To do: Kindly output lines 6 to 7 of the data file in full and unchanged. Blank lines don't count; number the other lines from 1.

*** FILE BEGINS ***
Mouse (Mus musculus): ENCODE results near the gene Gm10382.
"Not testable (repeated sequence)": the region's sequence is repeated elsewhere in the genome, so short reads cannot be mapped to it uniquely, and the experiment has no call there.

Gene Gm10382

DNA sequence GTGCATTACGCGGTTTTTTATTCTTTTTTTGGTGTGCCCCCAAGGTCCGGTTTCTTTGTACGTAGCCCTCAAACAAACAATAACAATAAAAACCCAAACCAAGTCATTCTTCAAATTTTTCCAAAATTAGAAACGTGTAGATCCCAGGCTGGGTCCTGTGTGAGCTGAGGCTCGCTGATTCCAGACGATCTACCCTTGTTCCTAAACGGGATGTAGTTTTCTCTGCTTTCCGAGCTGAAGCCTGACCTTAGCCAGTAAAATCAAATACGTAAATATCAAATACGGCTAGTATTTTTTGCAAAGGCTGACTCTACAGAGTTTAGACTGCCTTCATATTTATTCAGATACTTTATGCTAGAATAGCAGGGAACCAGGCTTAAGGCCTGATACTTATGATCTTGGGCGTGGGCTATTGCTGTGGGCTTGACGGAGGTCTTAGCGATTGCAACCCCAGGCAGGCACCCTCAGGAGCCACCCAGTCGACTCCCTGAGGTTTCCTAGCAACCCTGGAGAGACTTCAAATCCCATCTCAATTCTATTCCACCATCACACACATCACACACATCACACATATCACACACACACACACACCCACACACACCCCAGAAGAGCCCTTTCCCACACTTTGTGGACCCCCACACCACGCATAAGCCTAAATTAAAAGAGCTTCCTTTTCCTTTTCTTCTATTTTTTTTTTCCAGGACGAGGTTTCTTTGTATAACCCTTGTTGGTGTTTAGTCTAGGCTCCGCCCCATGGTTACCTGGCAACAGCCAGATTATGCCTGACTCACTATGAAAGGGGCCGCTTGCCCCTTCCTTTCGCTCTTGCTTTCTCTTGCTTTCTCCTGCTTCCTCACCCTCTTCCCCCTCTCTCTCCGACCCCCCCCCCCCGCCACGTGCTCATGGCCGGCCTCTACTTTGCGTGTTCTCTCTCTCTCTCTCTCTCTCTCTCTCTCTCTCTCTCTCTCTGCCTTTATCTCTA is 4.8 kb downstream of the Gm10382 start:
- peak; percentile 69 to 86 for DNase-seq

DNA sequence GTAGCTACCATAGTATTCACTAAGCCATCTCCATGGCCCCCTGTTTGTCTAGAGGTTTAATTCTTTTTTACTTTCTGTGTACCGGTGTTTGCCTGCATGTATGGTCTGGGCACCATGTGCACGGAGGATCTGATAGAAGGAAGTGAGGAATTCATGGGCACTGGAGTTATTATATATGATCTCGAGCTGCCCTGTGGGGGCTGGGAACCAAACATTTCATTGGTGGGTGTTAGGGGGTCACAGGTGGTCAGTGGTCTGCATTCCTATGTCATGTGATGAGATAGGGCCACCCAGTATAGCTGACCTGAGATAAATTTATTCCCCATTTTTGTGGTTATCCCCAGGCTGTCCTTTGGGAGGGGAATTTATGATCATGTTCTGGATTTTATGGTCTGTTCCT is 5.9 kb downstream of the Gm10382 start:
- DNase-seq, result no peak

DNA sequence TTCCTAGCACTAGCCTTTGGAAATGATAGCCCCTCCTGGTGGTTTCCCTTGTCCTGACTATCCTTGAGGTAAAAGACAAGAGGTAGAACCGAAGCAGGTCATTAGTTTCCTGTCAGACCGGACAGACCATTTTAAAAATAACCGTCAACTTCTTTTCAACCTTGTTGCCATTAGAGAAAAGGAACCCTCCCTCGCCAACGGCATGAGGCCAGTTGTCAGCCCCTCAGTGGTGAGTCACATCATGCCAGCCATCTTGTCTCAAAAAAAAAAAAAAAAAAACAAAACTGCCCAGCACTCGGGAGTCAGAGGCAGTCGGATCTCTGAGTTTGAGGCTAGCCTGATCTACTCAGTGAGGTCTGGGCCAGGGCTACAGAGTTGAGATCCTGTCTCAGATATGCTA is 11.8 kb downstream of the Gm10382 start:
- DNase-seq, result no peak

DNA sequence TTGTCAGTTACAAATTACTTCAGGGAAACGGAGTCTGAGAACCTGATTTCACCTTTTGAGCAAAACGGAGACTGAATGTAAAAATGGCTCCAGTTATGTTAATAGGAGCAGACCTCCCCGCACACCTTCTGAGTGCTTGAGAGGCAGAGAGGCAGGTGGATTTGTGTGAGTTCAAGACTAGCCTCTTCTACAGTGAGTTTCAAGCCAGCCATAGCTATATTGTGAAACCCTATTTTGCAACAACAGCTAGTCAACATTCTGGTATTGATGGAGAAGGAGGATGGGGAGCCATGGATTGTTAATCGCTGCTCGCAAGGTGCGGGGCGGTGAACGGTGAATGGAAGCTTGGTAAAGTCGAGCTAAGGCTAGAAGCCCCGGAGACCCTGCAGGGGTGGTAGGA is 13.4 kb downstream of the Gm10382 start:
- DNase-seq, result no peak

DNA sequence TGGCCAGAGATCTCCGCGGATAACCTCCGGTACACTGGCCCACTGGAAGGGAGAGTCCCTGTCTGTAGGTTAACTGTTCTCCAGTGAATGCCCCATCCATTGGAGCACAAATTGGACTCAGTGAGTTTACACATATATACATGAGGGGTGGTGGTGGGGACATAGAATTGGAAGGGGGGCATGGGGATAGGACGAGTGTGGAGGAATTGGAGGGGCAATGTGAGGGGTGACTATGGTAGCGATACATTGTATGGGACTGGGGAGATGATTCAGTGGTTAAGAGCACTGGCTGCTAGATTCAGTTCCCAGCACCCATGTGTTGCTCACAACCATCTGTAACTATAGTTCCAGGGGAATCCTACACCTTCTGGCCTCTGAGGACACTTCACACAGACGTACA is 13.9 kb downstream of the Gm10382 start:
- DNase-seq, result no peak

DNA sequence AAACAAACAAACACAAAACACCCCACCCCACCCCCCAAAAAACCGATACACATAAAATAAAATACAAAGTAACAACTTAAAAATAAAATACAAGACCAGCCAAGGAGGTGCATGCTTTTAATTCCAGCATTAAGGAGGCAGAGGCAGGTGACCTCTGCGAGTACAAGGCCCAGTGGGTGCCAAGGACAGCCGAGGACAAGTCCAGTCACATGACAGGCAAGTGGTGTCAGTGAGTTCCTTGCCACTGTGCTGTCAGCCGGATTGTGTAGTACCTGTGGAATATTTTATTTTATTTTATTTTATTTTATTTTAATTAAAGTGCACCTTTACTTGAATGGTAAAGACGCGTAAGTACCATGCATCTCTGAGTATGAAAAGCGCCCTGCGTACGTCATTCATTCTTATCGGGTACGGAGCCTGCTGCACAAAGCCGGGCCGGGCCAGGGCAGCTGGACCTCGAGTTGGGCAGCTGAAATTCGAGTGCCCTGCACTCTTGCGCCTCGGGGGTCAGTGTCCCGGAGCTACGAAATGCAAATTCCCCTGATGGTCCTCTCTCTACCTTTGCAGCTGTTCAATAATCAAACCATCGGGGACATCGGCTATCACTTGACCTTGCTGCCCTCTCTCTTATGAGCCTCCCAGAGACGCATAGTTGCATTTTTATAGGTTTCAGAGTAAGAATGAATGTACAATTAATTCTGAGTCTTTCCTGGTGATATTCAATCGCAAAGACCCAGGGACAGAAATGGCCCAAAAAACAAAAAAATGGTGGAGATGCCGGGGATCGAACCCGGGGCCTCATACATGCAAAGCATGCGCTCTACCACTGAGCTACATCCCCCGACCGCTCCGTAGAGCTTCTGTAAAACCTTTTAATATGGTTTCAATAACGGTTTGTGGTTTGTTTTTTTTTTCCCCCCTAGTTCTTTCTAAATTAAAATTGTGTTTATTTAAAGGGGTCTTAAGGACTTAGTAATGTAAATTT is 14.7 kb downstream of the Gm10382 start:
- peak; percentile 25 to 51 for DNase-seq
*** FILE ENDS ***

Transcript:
DNA sequence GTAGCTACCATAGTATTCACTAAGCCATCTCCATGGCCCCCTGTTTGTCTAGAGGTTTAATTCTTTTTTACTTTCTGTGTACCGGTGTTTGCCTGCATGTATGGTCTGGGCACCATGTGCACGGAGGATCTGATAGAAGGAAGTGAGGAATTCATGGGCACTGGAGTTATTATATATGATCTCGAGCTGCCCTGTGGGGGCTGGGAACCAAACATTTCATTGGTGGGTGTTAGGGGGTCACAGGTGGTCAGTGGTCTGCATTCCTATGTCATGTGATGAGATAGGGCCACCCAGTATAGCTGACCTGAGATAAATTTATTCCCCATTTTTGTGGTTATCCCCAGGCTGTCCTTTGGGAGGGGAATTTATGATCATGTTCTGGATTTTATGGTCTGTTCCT is 5.9 kb downstream of the Gm10382 start:
- DNase-seq, result no peak